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Inner product vs. dot product

  1. May 18, 2006 #1
    Is there any difference between an inner product and a dot product?
     
  2. jcsd
  3. May 18, 2006 #2
  4. May 18, 2006 #3

    arildno

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    Yes:
    The dot product is an inner product, whereas "inner product" is the more general term.

    EDIT:
    I'm getting old. But then again, how could I ever compete with young, strong dragons swooping down on its prey? :frown:
     
  5. May 18, 2006 #4
    What would be an example of an inner product that it not a dot product?
     
  6. May 18, 2006 #5

    arildno

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    Well, as I'm used to it the term "dot product" is usually reserved for an operation on a finite Euclidean space; I haven't seen the term "dot product" being used for inner products defined on function spaces, for example.
     
  7. May 18, 2006 #6

    LeonhardEuler

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    Just expanding on what arildno said, one specific example is the Frobenius inner product of two matrices. It is defined by:
    <A,B>=tr(B*A)
    Where B* is the conjugate transpose, or adjoint of B.
     
  8. May 18, 2006 #7

    TD

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    For continous functions from [a,b] to R, you can define an inner product <.,.> as:

    [tex]\left\langle {f,g} \right\rangle = \int\limits_a^b {f\left( x \right)g\left( x \right)dx} [/tex]

    This is also an example on that Mathworld page.
     
  9. May 18, 2006 #8

    Hurkyl

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    (a, b) . (c, d) = ac + 2bd
    (a, b) . (c, d) = (a+b)(c+d) + (a-b)(c-d)

    (a) . (b) = 2ab
     
  10. May 19, 2006 #9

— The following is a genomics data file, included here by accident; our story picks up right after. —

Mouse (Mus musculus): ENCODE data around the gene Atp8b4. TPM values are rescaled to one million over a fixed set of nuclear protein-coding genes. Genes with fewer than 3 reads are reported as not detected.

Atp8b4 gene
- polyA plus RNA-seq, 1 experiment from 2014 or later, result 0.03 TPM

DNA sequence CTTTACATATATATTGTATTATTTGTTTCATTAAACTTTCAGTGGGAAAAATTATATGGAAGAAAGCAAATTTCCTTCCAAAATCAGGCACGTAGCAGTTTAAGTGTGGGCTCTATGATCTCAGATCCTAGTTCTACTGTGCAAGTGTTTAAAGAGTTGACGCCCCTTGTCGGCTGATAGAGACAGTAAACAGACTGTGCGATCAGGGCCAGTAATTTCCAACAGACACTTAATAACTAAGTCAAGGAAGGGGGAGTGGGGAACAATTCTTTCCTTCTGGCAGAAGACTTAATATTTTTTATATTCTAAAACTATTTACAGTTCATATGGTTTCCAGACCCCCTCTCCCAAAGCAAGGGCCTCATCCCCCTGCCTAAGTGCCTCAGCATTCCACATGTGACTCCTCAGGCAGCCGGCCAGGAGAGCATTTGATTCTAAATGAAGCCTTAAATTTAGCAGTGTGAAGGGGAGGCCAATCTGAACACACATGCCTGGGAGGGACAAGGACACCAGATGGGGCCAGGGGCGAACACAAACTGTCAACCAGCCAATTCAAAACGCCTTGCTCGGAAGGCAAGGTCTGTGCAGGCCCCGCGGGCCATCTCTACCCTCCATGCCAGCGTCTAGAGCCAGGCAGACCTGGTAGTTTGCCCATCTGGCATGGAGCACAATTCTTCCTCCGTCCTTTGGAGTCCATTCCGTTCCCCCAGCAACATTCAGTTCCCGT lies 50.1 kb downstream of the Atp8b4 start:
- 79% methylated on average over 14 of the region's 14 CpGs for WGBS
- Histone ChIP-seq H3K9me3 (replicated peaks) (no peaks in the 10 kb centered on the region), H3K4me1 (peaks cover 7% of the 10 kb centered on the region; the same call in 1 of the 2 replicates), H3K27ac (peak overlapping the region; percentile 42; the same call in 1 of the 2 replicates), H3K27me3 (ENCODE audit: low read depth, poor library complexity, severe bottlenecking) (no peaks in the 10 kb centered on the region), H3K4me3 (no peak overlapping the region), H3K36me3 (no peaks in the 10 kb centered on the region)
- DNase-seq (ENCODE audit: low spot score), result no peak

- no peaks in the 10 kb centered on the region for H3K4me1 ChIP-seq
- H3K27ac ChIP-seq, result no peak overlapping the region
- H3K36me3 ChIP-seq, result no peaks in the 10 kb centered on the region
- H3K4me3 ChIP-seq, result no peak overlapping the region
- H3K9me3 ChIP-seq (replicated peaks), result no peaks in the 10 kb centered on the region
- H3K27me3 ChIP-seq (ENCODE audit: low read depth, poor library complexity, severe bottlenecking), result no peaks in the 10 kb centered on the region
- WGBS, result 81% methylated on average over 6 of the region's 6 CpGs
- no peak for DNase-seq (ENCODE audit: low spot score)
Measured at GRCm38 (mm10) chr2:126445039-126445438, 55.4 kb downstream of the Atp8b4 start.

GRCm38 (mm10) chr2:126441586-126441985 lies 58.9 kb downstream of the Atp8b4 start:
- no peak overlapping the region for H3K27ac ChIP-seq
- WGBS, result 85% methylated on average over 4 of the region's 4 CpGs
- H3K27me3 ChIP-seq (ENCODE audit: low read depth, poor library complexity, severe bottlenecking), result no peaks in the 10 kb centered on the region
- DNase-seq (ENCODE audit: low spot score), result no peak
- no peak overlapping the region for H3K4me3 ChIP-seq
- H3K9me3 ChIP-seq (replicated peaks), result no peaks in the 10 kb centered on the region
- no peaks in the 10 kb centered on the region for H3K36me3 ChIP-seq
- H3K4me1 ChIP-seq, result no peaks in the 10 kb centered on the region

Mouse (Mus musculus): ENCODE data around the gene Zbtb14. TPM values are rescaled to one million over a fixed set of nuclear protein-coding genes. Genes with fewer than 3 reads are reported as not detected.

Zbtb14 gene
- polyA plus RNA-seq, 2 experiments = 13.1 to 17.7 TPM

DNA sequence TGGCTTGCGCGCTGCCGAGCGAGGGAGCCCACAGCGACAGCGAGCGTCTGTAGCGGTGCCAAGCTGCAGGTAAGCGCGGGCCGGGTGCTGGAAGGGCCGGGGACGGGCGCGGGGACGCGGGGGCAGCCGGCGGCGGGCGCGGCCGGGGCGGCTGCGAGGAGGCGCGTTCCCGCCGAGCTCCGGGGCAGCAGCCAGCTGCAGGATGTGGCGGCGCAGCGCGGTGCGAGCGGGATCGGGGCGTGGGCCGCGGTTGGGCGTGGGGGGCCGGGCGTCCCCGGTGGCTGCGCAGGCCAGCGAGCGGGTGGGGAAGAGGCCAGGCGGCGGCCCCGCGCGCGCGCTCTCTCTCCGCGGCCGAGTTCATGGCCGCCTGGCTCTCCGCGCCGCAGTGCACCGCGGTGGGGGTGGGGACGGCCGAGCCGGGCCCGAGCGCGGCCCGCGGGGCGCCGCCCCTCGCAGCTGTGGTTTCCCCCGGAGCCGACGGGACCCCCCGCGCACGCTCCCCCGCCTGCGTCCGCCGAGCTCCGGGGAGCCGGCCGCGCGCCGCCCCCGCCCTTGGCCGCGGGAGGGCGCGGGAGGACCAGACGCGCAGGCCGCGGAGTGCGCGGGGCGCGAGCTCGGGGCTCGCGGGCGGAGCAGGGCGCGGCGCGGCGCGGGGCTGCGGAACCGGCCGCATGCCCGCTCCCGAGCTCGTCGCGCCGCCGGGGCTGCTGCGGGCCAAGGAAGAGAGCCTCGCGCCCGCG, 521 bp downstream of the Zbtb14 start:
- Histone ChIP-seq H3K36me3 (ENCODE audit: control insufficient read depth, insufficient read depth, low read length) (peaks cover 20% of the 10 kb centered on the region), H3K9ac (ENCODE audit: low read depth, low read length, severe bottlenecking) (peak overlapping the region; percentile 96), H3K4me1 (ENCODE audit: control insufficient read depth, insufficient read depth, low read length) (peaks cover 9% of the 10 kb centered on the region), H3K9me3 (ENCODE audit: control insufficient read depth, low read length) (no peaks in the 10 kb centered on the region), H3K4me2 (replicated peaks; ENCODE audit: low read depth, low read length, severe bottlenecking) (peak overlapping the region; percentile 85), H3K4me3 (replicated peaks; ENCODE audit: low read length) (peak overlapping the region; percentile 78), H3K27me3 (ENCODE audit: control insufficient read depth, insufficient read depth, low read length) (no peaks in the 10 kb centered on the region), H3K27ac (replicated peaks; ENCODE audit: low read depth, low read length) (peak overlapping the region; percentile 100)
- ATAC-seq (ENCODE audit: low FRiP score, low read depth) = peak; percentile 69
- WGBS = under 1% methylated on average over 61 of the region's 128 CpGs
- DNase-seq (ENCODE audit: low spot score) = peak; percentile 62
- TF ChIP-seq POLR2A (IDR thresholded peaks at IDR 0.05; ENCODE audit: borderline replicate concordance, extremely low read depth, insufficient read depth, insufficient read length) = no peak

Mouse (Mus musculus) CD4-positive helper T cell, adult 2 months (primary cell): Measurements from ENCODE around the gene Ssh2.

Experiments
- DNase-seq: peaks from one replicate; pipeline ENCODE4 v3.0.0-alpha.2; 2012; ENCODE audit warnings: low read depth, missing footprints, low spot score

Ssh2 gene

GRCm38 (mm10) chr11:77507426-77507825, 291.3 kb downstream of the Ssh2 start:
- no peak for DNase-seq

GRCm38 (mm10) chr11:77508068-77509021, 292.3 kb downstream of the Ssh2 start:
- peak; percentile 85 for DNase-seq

Are these postulates?
     
  11. May 19, 2006 #10

    arildno

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    No, you can show that they satisfy the PROPERTIES of the inner product:
    To take the first:
    1. (a,b).(a,b)=a^2+2b^2>0 unless a=b=0
    2. (a,b).(c,d)=ac+2bd=ca+2db=(c,d).(a,b)
    and so on with the rest of an inner product's properties.
     
  12. May 19, 2006 #11

    Astronuc

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    I wish someone had explained that difference to me 30+ years ago, when I was first learning about vectors and multidimensional analysis. I got to university thinking that 'dot' and 'inner' product were the same, and it was terribly confusing when an inner product was introduced with a different meaning than a dot product.
     
  13. May 19, 2006 #12

    arildno

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    The way I sort of organized the concepts to myself was like this:
    General terms:
    Inner/Outer products
    Special terms:
    Dot/cross products
    Scalar/vector products

    This was at least helpful for me.
     
  14. May 19, 2006 #13
    There's an outer product now?
     
  15. May 19, 2006 #14
    Yup. It's commonly called the tensor or direct product.
     
  16. May 19, 2006 #15

    Hurkyl

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    No -- they are definitions of three different inner products. The first two are on R², and the third is on R.
     
  17. May 19, 2006 #16

    HallsofIvy

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    The theoretical "meat" of the Gram-Schmidt orthogonaliztion process is that any inner product is a dot product in some basis. Given an inner product, choose a basis and use Gram-Schmidt to derive an orthonormal basis {e1, e2,...,en}. For any vectors u,v, write u= a1e1+ ... , v= b1e1+... . Then the inner product <u,v>= a1b1+... + anbn.

    Take a look at Hurkyl's examples:
    (a, b) . (c, d) = ac + 2bd
    (a, b) . (c, d) = (a+b)(c+d) + (a-b)(c-d)

    (a) . (b) = 2ab
    Starting from the basis {(1, 0), (0,1)}, (or just (1) for the third example) use Gram-Schmidt with each of these inner products to derive an orthonormal basis and show that the inner product is the dot product in that basis.
     
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